Posted on: October 30, 2022 Posted by: Glacier Staff Comments: 0

Photo by Joe Buglewicz

By The Editorial Board

The 2020 U.S. election was a watershed moment for young voters.

Voters between the ages of 18 to 29 came out in droves to vote for mainly progressive platforms. These are platforms with the power to protect and continue progress on human rights. An astonishing 55 percent of eligible young voters came out to vote in 2020.

But all that progress could vanish without a trace if we don’t see a similar or better turnout in this midterm election Nov. 8. We cannot become complacent. We must vote in this election.

Youth voter turnout has been notoriously low in midterm elections, with the exception of 2018. In 2018 and 2020, the “Trump effect” drove young people to vote against the Republican platform. Now, with Trump out of the White House, and with Biden in the Oval Office, there isn’t much to push young voters out into the polls. It doesn’t help that Biden is unpopular with young voters. In 2020, they favored Bernie Sanders over Biden in a 4 to 1 margin.  

These two factors may have a profound effect on this year’s midterm. In an interview with CNN, Republican consultant John Brabender acknowledged that young voters “are not going to show up in a midterm election to support a president that they are not… enthusiastic about.”

So what does this mean for all the progress that’s been made?

For starters, voting rights may further deteriorate. Gerrymandering and voter ID laws have been popular with the right, which have been proving time and again to work against people of color. A look at neighboring Wisconsin gives a worrying example of how Republicans can turn the nation into a lopsided one-party rule.

Graphic by Nonprofit VOTE
Besides 1972 and 2018, midterm elections have been known to have notoriously low voter turnout.

The LGBTQ+ community may also face backlash. Florida GOP Gov. Ron DeSantis’ “Don’t Say Gay” bill has been detrimental to all in the gay community in his state by denying their representation in educational curriculum. This kind of law would easily pass in a Republican-controlled Congress.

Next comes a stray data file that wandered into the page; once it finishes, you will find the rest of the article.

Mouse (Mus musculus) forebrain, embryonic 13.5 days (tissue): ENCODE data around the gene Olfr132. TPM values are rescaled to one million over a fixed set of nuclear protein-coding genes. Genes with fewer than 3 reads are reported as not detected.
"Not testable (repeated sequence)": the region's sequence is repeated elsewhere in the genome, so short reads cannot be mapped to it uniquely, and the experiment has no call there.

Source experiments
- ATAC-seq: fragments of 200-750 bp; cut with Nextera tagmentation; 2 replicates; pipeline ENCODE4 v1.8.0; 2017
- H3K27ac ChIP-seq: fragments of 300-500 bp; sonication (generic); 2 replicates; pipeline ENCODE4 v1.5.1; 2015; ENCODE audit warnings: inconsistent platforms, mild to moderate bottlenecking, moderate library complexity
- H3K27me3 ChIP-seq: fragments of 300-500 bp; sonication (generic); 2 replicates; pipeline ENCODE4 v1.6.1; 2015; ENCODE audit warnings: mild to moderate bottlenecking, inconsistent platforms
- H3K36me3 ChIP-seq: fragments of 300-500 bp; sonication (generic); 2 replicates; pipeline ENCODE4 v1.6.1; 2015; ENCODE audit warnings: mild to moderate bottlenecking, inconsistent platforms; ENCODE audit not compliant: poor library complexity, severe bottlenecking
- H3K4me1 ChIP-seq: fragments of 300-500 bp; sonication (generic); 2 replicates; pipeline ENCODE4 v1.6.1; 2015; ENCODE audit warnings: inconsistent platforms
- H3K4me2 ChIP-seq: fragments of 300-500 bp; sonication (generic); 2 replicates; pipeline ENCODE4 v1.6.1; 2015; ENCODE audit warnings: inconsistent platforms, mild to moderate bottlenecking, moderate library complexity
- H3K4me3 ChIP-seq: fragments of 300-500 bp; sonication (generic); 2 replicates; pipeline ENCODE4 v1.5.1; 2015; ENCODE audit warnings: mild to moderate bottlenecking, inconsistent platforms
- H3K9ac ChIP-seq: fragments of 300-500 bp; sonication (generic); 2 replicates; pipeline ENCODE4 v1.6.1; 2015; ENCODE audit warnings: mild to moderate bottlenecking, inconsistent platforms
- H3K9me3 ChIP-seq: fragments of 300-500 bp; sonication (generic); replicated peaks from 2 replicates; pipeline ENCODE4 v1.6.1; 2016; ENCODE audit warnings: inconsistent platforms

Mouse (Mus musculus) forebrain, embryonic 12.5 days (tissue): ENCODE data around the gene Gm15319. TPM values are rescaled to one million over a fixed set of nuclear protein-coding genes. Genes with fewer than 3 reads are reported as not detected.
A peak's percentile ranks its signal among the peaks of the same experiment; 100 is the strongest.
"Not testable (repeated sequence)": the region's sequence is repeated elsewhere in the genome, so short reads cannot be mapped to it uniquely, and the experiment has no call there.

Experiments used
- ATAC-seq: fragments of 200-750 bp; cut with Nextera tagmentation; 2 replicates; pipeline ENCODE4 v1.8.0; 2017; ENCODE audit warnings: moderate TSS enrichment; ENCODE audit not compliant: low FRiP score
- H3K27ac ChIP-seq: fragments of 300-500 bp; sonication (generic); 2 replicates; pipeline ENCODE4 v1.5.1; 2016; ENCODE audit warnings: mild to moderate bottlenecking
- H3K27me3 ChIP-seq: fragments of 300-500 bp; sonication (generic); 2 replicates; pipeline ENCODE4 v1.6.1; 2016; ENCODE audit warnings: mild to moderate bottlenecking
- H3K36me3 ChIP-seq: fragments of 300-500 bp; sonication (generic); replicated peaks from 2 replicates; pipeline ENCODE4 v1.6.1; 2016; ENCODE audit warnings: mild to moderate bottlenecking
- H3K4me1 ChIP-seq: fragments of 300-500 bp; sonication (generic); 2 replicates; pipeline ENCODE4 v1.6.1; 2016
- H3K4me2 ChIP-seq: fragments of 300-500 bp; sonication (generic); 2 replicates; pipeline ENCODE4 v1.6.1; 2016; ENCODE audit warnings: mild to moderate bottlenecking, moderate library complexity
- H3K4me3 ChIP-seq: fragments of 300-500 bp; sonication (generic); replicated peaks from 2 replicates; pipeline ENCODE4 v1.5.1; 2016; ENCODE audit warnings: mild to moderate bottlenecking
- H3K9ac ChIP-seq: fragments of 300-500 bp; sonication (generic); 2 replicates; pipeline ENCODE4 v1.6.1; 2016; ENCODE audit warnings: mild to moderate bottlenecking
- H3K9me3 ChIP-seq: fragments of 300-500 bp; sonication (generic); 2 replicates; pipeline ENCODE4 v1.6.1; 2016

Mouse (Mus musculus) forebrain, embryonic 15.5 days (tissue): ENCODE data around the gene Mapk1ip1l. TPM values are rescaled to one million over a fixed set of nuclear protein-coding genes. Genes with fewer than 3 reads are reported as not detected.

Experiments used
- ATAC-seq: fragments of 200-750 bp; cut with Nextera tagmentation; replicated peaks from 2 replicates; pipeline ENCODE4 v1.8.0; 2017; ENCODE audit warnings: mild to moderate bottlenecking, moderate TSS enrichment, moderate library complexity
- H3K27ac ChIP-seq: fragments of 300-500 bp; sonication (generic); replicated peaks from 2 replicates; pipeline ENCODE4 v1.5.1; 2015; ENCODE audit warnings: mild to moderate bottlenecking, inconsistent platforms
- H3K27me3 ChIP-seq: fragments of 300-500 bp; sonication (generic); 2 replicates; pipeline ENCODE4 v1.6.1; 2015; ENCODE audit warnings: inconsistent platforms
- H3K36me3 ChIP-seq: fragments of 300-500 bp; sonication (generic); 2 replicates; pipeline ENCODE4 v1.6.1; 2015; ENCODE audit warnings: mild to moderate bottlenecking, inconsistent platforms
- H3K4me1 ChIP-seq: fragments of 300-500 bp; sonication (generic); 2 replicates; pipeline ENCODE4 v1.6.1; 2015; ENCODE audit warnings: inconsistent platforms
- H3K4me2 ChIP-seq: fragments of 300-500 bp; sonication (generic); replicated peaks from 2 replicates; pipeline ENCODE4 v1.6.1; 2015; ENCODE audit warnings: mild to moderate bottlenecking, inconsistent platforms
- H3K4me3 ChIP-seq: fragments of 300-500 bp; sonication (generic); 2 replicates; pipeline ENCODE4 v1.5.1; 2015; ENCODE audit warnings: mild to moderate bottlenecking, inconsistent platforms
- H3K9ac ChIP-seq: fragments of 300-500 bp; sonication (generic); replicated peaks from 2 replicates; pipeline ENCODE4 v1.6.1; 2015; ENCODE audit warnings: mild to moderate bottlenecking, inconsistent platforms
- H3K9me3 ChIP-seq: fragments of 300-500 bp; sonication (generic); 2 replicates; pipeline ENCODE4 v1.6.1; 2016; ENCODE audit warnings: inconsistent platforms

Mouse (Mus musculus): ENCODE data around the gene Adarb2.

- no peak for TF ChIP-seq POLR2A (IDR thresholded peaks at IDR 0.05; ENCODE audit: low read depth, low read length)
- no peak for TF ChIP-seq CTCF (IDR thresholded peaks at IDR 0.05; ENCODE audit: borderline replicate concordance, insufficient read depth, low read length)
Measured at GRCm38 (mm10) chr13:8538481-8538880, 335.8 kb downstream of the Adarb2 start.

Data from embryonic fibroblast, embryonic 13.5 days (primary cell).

The same goes for the teaching of critical race theory. On a federal level, these kinds of laws hurt our access to education more than they protect us and our children. What we’re looking at is essentially a whitewashed, modern-day book burning, without the pyrotechnics.

How about workers’ rights? As previously mentioned here, there have been attacks against unions by red states. With conservative control of Congress plus the Supreme Court, there is a risk of passing so-called “right to work” laws on a federal level–something that would undermine every worker’s right to collectively bargain and to unionize.

Immigration is another issue that will be affected by who’s in power. If Republicans take control of Congress, there would most likely be an attempt to follow Trump’s playbook. That is the further dehumanization of Latin American and Middle Eastern immigrants.

That’s not to mention the deterioration of abortion access across the nation if the GOP were to take back control. We have already seen what the Supreme Court can do with majority right-wing empowerment. Do we really want to risk a nationwide ban?

It is more important than ever for young voters to channel their energy into 2022 and beyond.

Do we really want to go back to the days when immigrants were ridiculed, women were not respected, and gays were ostracized by mainstream America?

On Nov. 8, we all must go out and vote.

The Glacier Editorial Board consists of Rosie Finnegan, opinion editor, Nick Stulga, editor-in-chief, and the section editors of the publication. Editorials represent the official position of The Glacier.